A Lifecourse and Individual-based View on Lifestyle to Enhance Health
Lifestyle factors such as physical activity, diet and sleep are crucial for an individual’s health throughout life. To ensure lifestyle interventions are more successful at improving health, an individual-based approach should be adopted, taking into account an individual’s diverse and changing characteristics, such as life stage and socio-economic status, and their attributes such as personal goals and preferences.
The overall objective of ALIVE is to contribute to the development of more effective, individual-based lifestyle interventions by establishing a research infrastructure, by focusing on individual characteristics and attributes across the lifecourse, and by developing strategies to improve existing interventions in order to maintain and/or acquire health. As combined knowledge, technologies and resources across academic disciplines are needed to achieve this objective, ALIVE is a collaboration of TU Delft, Erasmus MC and Erasmus University. Although our long-term aim is to provide the tools to improve any type of health, we will focus on brain and mental health within the first 5 years, creating transferable knowledge, skills and a research infrastructure.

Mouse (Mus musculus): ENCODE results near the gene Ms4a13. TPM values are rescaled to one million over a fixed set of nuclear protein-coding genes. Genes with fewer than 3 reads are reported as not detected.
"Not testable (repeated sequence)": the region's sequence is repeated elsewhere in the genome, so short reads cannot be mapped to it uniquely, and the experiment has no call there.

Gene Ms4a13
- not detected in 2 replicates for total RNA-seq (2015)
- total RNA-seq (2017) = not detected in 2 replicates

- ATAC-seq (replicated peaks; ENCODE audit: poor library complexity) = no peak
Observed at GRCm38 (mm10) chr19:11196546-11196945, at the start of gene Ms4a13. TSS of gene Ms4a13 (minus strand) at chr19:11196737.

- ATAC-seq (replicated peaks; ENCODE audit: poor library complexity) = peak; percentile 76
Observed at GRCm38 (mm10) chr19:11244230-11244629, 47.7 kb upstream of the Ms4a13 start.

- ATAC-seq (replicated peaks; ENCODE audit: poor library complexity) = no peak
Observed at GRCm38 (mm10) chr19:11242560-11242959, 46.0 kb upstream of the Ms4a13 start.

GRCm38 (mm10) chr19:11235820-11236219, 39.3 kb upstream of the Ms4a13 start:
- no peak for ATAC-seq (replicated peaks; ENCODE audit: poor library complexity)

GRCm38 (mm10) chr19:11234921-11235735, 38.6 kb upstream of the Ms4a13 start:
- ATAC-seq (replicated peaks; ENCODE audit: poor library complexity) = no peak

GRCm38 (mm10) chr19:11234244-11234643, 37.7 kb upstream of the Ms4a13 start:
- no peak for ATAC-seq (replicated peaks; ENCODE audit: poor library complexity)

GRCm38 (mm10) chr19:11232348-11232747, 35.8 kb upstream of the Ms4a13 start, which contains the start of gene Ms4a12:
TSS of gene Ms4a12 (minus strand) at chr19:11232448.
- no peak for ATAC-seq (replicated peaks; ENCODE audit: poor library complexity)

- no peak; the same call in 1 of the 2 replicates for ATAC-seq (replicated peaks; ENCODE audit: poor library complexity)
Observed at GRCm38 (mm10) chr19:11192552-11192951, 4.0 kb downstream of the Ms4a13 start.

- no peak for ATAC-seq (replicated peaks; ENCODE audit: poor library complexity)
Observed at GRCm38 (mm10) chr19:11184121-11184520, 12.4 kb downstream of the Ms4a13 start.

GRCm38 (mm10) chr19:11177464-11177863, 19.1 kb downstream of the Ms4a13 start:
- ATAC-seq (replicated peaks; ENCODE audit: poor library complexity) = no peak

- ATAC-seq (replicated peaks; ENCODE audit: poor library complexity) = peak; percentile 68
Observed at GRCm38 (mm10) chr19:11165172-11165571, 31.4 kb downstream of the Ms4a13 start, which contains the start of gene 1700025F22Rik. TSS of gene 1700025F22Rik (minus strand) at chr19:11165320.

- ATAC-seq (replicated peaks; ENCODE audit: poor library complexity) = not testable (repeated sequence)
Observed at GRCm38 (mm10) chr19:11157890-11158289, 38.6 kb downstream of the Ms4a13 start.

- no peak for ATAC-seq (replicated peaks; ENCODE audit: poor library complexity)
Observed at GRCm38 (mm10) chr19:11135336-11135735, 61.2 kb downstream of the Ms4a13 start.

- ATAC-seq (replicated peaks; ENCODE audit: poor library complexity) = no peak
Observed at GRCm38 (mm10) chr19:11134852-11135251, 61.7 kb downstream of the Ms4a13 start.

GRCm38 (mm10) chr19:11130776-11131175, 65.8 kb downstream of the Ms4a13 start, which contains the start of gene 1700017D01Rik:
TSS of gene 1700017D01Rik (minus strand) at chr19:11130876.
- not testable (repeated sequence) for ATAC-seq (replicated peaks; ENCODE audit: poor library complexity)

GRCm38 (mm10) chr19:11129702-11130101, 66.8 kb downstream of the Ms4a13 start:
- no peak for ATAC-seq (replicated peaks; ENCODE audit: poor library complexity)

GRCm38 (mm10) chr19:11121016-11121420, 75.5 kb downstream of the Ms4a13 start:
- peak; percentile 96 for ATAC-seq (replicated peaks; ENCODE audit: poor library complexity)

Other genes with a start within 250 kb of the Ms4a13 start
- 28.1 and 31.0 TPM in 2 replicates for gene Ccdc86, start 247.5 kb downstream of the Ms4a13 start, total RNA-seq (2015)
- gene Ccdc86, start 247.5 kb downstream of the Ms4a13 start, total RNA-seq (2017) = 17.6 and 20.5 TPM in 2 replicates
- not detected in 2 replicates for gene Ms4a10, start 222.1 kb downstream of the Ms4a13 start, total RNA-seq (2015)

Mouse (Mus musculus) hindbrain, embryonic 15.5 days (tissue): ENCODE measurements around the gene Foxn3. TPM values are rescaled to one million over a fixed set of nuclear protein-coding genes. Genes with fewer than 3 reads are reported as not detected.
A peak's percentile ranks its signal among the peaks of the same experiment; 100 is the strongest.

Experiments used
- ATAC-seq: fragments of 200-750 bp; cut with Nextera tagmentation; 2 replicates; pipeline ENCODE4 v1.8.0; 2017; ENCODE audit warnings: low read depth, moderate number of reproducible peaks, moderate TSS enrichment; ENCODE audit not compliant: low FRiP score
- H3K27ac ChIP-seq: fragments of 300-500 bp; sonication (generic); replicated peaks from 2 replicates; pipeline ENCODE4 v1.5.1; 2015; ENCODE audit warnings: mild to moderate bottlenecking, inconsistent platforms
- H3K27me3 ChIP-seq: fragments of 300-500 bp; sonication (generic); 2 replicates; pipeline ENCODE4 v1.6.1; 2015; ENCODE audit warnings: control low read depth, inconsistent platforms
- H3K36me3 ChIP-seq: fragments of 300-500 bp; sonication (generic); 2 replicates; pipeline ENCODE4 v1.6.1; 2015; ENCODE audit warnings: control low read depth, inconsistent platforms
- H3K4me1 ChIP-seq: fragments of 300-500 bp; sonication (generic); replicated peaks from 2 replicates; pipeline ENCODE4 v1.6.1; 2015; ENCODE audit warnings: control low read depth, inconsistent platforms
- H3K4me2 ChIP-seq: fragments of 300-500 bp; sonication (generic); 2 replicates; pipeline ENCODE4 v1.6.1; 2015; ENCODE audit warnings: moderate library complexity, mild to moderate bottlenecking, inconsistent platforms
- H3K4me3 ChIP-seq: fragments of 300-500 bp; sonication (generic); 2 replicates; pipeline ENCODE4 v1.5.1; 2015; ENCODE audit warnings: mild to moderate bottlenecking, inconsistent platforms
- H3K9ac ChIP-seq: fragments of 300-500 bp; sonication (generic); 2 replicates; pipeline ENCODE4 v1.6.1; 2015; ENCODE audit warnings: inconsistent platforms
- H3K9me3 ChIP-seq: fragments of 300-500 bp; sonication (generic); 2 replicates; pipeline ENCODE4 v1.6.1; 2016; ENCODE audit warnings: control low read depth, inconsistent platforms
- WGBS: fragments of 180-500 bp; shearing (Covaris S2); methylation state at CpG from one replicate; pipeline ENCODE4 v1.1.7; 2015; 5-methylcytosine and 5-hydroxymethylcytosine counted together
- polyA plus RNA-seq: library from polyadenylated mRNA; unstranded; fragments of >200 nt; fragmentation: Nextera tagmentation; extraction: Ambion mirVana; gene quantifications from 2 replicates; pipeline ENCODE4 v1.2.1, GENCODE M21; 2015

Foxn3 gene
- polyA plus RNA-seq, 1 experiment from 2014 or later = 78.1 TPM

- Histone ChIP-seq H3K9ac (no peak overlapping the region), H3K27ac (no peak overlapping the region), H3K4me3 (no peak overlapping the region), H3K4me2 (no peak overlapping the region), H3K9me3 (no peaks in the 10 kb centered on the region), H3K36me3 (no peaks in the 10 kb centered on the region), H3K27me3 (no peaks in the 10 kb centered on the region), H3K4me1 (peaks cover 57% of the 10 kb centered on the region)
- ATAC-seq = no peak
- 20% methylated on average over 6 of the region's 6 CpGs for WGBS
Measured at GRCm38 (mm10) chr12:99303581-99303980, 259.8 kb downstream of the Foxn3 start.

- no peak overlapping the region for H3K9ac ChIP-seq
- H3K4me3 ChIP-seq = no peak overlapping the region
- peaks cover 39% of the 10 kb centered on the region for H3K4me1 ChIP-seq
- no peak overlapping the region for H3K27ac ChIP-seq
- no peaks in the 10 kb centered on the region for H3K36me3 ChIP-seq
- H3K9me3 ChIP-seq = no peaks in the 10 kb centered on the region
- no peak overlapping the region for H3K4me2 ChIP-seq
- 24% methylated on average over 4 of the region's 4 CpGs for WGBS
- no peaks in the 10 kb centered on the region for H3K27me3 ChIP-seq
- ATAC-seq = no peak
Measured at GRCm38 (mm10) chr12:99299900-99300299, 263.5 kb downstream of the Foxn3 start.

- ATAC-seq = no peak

Our aims are to:
1. Create a data science network to collect, combine and provide data to support cross-study (e.g., cohorts, registries, national databases) and multidisciplinary research collaborations.
2. Develop new and improve existing quantification methods for lifestyle behaviors across individuals using state-of-the-art device-employed measures to more precisely estimate associations with health.
3. Unravel the multidimensional interactions between lifestyle and their effects on maintaining and acquiring health across individuals over the lifecourse.
4. Design tools to identify individual attributes, such as personal goals and preferences regarding optimal health and lifestyle, as well as tools to address those attributes in health interventions.
5. (Re-)evaluate existing interventions and policies using a novel individual-based approach and new (combinations of) data to develop recommendations, guidelines for practitioners, and applications across health care and policy.
- Trudy Voortman
- Jos Kraal
- Bram Wouterse